When a private school in Thiruvananthapuram suspended a boy studying in Class 12 for hugging in public a Class 11 girl in July, it sparked a sequence of events ranging from the absurd to the Kafkaesque. Was the hug too long, it was asked. Was it against discipline and morality, a smear on the reputation of society and the educational institution? The Kerala State Commission for Protection of Child Rights, to which the boy’s parents appealed, ruled against the moral panic triggered in St Thomas Central School. But the Kerala High Court quashed its call for proportion and sanity, and upheld the school’s action. The two children, their future, seemed in the wrong hands until an intervention by Congress MP Shashi Tharoor promised a resolution — both will be allowed to take their exams in 2018. Now, cut to Ghaziabad in north India, where earlier this month, a Hindu-Muslim wedding was sought to be disrupted by a crazed mob led by local BJP leaders. Here, too, things ended well after the woman’s parents filed FIRs, including for trespass and criminal intimidation, compelling the BJP to remove its Ghaziabad unit chief. Through it all, the bride’s father has pointed, unwaveringly, to the real scandal: “… it was my private and personal affair… Religion comes later, humanity comes first… if this can happen in Delhi-NCR, then what about others who live in smaller cities, towns and villages?” There is something that connects these two incidents, makes them motifs to carry into the new year.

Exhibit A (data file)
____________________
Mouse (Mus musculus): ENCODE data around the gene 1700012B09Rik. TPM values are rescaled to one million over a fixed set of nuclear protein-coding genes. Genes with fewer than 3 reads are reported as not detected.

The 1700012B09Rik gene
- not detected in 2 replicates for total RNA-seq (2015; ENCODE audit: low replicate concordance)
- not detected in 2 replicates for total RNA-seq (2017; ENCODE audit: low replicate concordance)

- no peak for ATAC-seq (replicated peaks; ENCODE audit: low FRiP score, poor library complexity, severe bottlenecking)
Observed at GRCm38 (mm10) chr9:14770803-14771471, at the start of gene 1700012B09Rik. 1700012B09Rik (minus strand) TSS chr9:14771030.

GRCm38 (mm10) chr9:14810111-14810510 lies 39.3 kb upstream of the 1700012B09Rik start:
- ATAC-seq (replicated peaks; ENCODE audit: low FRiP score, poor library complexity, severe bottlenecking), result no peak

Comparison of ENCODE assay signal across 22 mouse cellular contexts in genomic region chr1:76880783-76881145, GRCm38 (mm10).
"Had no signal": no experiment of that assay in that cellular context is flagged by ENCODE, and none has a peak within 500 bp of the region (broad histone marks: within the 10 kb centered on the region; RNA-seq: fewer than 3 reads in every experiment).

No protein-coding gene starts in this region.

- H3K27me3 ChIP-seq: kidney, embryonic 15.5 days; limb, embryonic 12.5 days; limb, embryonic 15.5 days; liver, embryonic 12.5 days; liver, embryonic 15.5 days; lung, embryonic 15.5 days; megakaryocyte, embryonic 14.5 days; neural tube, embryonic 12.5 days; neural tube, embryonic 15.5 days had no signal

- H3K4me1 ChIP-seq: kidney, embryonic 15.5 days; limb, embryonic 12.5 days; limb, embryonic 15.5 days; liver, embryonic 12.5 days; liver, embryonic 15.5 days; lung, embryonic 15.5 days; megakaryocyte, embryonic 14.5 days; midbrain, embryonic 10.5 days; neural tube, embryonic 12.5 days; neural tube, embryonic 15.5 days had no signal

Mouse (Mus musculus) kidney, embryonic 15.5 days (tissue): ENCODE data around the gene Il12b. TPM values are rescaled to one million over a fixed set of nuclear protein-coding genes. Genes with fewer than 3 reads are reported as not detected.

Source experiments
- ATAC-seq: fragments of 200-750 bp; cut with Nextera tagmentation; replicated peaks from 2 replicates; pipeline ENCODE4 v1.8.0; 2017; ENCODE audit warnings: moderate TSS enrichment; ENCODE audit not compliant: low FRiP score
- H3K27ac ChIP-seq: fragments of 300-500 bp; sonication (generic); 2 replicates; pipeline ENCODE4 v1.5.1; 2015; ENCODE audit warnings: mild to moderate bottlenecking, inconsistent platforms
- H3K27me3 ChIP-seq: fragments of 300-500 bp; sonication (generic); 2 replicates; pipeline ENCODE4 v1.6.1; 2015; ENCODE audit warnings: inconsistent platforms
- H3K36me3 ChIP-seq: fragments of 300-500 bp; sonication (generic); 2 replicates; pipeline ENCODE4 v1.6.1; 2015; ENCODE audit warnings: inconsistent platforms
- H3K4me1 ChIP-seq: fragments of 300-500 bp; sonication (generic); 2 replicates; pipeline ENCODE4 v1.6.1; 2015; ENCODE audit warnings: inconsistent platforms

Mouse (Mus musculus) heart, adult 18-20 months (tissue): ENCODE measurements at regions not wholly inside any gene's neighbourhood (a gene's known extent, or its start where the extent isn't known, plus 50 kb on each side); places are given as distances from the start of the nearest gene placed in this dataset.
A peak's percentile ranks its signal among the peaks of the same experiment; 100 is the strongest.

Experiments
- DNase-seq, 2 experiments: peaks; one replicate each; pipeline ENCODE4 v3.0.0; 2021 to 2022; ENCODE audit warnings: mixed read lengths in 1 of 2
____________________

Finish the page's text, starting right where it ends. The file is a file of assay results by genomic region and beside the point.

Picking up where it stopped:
The outrage in Thiruvananthapuram was about a school management’s moral policing, its excessive prudishness extending to disrespect for the students’ right to privacy. It pointed to the repressions that prevail in the absence of a healthy or open conversation on sexuality in schools. The mob that formed to attack the festivities in the Ghaziabad home, on the other hand, drew its sanction directly from a powerful political ideology that targets minorities, and taints Hindu-Muslim marriage as “love jihad”. But both the drama over the hug and the furore on the marriage were similar, too — the denouement was a happy one in both, and it was, in large part, because the ordinary people caught in the middle showed an uncommon resolve to withstand forces of intolerance larger than them.
The father of the schoolboy insistently questioned the proportionality of the school’s action and stood by his son even as, one after the other, institutions like the school and the court let him down. The bride’s father firmly told off the mob that was trying to cramp his daughter’s freedom to love, her right to choose. In doing so, both framed the message for a nation to carry into 2018 and beyond: If spaces are to be kept open and safe for all, each one must take ownership of them. This is not to suggest that individual fortitude can make up for institutional abdication. Only that it can, by becoming the bridge between the personal and the political, hold out a larger hope — for a happy new year.